South East Coast of America Station

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South East Coast of America Station
HMS Pursuivant (1914)
Ensign of the Royal Navy animated.gif
Active1846-1905, 1913-1919
CountryFlag United Kingdom of Great Britain and Northern Ireland.gif United Kingdom
BranchNaval Ensign of the United Kingdom.svg Royal Navy
TypeStation
Part ofAdmiralty
HQ and RN BasePort Stanley, Falkland Islands
EngagementsBattle of the Falkland Islands (1914) Battle of Coronel (1914)
Commanders
FirstCommodore Thomas Herbert

The South East Coast of America Station later called the East Coast of South America Station was a major command of the British Royal Navy created in 1846 as one of the geographical divisions into which the Royal Navy administered its worldwide responsibilities. It was defined so by the Department of Admiralty to identify the area jurisdiction of the office holders Commander-in-Chief, South East Coast of America Station, It replaced the earlier Brazil Station and existed from 1846 to 1905 and again from 1913 to 1919.

For command purposes the Royal Navy was divided into a number of major or local stations, fleets or or other formations, each normally under an admiral or senior officer.[1]

History

The station was created in 1846 following a renaming of the earlier Brazil Station that was set up in order to combat the slave trade in Brazil. In the mid-1840s Rear Admiral Samuel Inglefield took decisive action to keep the Paraná River open so ensuring continuity of trade during the Uruguayan Civil War.

The station suffered significant ship reductions between 1869 and 1874. From 1870 it was commanded by a captain, designated the "senior officer", and comprised just three gunboats although it had responsibility for the Western Atlantic from Brazil South. The squadron's only permanent base was a coaling station at Port Stanley on the Falkland Islands. It was disbanded altogether in 1905.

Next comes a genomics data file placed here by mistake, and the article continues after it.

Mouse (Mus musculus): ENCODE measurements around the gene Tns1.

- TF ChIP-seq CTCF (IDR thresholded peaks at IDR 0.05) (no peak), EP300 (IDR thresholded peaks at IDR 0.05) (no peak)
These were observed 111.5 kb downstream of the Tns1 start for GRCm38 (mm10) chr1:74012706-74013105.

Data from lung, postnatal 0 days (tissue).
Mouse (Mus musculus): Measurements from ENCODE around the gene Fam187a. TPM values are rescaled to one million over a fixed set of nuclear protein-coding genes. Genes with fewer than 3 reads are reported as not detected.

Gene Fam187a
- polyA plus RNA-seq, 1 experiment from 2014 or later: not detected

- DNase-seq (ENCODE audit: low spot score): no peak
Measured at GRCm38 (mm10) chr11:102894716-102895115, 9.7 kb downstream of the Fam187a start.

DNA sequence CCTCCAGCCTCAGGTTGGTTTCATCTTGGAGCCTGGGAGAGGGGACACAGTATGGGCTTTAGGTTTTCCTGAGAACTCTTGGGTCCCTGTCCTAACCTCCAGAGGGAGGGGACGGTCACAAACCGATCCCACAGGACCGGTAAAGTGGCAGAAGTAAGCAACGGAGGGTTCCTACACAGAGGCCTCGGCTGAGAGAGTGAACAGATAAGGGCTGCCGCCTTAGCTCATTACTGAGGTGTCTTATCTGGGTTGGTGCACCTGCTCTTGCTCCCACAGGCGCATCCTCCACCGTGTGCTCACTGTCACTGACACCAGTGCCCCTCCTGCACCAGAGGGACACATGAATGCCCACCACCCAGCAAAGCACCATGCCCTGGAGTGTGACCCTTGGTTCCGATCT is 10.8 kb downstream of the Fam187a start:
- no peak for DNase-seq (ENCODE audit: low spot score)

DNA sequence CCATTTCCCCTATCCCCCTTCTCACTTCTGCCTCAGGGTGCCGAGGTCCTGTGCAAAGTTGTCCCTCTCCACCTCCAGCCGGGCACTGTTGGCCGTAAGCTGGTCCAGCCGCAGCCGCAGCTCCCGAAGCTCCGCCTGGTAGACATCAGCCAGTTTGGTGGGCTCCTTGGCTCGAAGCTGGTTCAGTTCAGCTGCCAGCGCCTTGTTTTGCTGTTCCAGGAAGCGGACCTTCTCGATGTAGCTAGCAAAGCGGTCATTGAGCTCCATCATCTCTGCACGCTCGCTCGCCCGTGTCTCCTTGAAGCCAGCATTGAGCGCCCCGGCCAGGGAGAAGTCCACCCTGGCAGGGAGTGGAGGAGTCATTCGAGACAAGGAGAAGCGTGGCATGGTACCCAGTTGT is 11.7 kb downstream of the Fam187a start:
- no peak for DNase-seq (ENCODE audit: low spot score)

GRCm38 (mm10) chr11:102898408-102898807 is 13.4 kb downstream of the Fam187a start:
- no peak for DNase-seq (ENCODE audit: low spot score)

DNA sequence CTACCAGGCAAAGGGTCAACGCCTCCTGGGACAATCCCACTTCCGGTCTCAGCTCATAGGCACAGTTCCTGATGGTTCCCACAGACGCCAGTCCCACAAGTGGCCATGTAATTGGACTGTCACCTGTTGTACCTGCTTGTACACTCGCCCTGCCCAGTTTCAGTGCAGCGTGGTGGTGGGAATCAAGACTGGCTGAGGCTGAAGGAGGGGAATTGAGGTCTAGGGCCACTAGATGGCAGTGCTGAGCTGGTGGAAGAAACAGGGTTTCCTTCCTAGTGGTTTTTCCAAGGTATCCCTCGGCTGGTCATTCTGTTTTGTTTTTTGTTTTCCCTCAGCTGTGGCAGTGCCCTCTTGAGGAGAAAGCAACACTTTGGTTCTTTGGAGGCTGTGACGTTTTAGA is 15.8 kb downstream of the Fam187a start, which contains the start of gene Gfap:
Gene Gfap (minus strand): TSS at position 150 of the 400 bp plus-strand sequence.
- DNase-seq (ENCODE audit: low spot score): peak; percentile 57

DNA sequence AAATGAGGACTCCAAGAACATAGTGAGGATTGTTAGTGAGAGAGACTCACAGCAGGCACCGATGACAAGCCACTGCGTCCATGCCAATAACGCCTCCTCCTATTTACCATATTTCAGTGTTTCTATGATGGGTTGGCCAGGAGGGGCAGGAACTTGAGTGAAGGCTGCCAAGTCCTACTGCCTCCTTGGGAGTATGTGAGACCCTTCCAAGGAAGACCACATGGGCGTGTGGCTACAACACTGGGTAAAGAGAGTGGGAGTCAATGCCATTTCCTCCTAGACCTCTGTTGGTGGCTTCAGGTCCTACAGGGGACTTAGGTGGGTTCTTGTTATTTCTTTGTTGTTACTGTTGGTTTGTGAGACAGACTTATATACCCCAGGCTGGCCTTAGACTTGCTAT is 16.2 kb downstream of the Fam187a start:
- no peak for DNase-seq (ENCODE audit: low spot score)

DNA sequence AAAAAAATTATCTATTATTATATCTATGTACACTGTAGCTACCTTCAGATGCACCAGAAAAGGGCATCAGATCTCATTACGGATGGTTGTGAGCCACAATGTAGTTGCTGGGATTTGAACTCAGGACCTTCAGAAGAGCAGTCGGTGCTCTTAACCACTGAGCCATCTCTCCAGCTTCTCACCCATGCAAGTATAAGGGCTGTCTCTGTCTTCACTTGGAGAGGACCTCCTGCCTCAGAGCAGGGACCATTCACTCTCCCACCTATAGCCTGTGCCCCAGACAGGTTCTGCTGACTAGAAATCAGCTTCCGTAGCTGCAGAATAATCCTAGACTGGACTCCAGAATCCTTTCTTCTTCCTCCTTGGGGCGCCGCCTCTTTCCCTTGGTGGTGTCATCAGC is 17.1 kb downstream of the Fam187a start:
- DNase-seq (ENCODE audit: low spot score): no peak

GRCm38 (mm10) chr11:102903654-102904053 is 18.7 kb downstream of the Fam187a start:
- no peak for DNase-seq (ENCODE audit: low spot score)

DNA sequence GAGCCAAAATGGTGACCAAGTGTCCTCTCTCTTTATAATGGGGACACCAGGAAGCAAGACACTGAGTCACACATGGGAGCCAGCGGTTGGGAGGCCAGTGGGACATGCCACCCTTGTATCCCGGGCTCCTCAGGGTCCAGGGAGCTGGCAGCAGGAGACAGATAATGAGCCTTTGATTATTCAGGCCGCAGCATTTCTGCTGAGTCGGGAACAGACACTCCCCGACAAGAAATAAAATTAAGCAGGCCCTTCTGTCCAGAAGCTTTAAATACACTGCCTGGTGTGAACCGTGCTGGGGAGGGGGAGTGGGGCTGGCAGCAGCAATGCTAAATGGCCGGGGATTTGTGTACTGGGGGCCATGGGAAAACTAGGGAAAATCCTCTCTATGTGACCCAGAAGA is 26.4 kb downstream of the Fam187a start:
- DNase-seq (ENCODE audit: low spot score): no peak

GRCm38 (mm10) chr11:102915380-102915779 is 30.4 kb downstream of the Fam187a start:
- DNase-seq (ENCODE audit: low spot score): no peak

On 23 January 1913 the Admiralty ordered the new cruiser H.M.S. Glasgow (1909) to the South Atlantic to re establish the old naval station.[2] In September 1914 Rear-Admiral Sir Christopher Cradock was ordered south to re-establish the station on October 1914 in the face of the German threat at the start of the First World War. His squadron was destroyed at the Battle of Coronel on 1 November 1914.

The command existed until 9 March 1919 when it was renamed back to the former South America Station.[3]

In Command

Commander-in-Chief, South East Coast of America Station (1847-1904)

  1. Commodore Thomas Herbert (1847–1849)
  2. Rear Admiral William Henderson (1851–1854)
  3. Rear Admiral William Hope-Johnstone (1854–1857)
  4. Rear Admiral Provo Wallis (May 1857 – September 1857)
  5. Rear Admiral Stephen Lushington (1858–1860)
  6. Rear Admiral Henry Keppel (1860–1861)
  7. Rear Admiral Richard Warren (1861–1864)
  8. Rear Admiral Charles Elliot (1864–1866)
  9. Rear-Admiral George Ramsay (1866–1869)
  10. Commodore Charles James Norcock (1898–1899)
  11. Commodore Robert Leonard Groome (1899–1902)
  12. Commodore Frank Finnis (1902–1904)

Senior Naval Officer South East Coast of America (1913-1914)

  1. Captain John Luce, 23 January 1913 - October, 1914.[4]

Commander-in-Chief, South East Coast of America Station (1914)

  1. Rear Admiral Sir Christopher Cradock (October 1914 – November 1914).[5]

Senior Naval Officer on the East Coast of South America (1916-1917)

  1. Commodore 2nd Class John Luce, 1 January, 1916 – 11 January, 1917.[6]

Commodore, East Coast of South America (1917-1919)

  1. Commodore, Second Class, Aubrey Clare Hugh Smith, 31 December, 1917 - 9 March 1919.[7]

Components

At various times it encompassed naval formations and other ships not attached to other fleets. In addition to shore establishments including, barracks, dockyards, depots, hospitals, refitting and re-supply bases, naval bases or victualling yards. Those components that were part of this station are shown below.

Formations

Unit From To Ref
4th Cruiser Squadron September 1914 November 1914

Naval Shore Establishments

Unit From To Ref
Port Stanley
Valparaiso

References

  1. "Records of Stations and Fleets". discovery.nationalarchives.gov.uk. Kew, Surrey, England.: National Archives UK. 1702–1969. Retrieved 14 November 2019.
  2. Brown, David (1987). The Royal Navy and Falklands War. Barnsley: Pen and Sword. pp. 31–34. ISBN 978-0-85052-059-0.
  3. Brown. pp.31-34.
  4. Brown. pp.31-34.
  5. Brown. pp.31-34.
  6. Brown. pp.31-34.
  7. Government, H.M. (1919). "Supplement to the London Gazette 31 July 1919" (PDF). thegazette.co.uk. The London Gazette. p. 9832. Retrieved 10 October 2020.